"Gather us in"
The Faith We Sing, No. 2236
The Pender UMC Traditional Service Opening Hymn "Gather Us In" on Pentecost Sunday June 5, 2022 was accompanied by Liz Sellers on piano, Brian Stevenson on guitar and sung by the Pender Sanctuary Choir and Congregation.
Marty Haugen (b. 1950) is perhaps the most prolific and influential composer of liturgical music of his generation. His hymns, psalm settings and paraphrases, services set to music, and anthems are widely used in both Protestant and Roman Catholic congregations around the world.
Born in Eagan, Minn., Mr. Haugen now has over 400 compositions in print. Though United Church of Christ by denominational affiliation, his music is widely used by Lutherans and Catholics where he makes regular appearances in congregations and conferences.
In addition to his compositions, he maintains a busy travel schedule, offering conferences throughout North America, Europe, the Pacific Rim, Asia and Central America for church musicians interested in worship renewal, especially in light of the reforms of the Second Vatican Council (1962-’65).
Though he received a degree in psychology from Luther College (Decorah, Iowa), he pursued a career in music. Among his best-known compositions are settings of worship services, Mass of Creation and Holden Evening Prayer. Among his most widely sung hymns are “Shepherd me, O God” (FWS 2058), “Bring forth the kingdom” (FWS 2190), “Healer of our every ill” (FWS 2213), and “Gather us in.”
“Gather us in” (1982) represents Mr. Haugen’s skill both as a poet and composer. As an opening hymn or an entrance song, it calls the ekklesia—Christian community or assembly—together. One of the themes of Vatican II is upon the community of believers and their work together for the kingdom of God.
Mr. Haugen describes his inspiration for this hymn in an email: “‘Gather Us In’ was written after I first heard the wonderful [former Jesuit Dutch theologian and poet Huub] Oosterhuis (b. 1933) text ‘What Is This Place?’ I wanted to craft something that might say a similar message to North American ears. I deliberately wrote it in second person to avoid gender issues and to more directly sing ‘to’ God rather than ‘about’ God. Ironically, that has been at times a problem for some, who would like God more carefully circumscribed and named.”
In the first stanza, we find that this community is one of hope where “new light is streaming.” It is also a community of honesty where we can bring both “our fears and our dreamings” into “the light of this day.” This is also a community of inclusiveness that includes “the lost and forsaken” and the “blind and the lame.” Regardless of who we are, we have an identity in this community as we respond to “the sound of our name” (Christian), given at our baptism.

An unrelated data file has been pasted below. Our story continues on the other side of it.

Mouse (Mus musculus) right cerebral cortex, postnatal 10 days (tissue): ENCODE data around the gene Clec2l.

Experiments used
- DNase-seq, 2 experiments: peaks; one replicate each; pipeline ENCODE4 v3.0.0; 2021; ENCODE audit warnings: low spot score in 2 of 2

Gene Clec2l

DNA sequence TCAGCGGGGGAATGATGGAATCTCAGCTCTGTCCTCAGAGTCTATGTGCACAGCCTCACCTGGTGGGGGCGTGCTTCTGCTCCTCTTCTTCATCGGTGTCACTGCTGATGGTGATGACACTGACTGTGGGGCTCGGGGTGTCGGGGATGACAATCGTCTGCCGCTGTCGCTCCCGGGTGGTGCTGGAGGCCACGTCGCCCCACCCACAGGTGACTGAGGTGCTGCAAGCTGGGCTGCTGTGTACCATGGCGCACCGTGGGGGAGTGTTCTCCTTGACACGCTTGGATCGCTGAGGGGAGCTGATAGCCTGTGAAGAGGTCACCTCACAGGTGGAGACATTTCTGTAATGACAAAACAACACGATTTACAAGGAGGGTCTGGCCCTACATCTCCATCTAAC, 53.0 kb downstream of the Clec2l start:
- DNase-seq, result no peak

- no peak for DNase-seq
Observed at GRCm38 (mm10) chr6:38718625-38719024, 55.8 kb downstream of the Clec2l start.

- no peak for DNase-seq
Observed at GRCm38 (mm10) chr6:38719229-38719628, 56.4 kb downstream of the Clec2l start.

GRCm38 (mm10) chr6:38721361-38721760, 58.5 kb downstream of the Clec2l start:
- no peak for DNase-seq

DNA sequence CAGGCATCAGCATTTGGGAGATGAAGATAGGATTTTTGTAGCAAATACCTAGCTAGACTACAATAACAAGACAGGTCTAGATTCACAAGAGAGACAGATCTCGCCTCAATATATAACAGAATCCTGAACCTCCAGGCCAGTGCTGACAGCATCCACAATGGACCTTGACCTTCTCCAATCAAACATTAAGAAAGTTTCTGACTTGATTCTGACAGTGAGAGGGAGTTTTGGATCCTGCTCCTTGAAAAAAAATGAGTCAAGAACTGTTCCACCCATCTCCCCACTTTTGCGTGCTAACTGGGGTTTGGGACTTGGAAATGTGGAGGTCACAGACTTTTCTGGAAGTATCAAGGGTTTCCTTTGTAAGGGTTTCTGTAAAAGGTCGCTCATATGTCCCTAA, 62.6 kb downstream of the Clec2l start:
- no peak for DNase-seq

Stanza two continues a description of this inclusive gathering: young and old, “rich and the haughty,” “proud and the strong.” Stanza two also indicates that this is a community that has a history and that the purpose of this community is to “be [a] light to the whole human race” (Matthew 5:14-16).
Stanza three articulates that this is a sacramental community where we receive the “wine and the water” and “bread of new birth.” This nourishment gives the members of this community strength “to be salt for the earth” (Matthew 5:13). The nourishment from this sacramental meal has an ethical result as we show compassion and “fashion lives that are holy and hearts that are true.”
The concluding stanza clarifies that the work of the kingdom takes place neither “in the dark of buildings confining” nor “in some heaven, light years away.” The work of the kingdom takes place now in the midst of the gathered, inclusive community.
One cannot separate the lively dance-like melody from this effective text. The modal, folk-like quality of the melody literally gives the community the sense that they have gathered in a joyful dance of celebration.
Dr. Hawn directs the sacred music program at Perkins School of Theology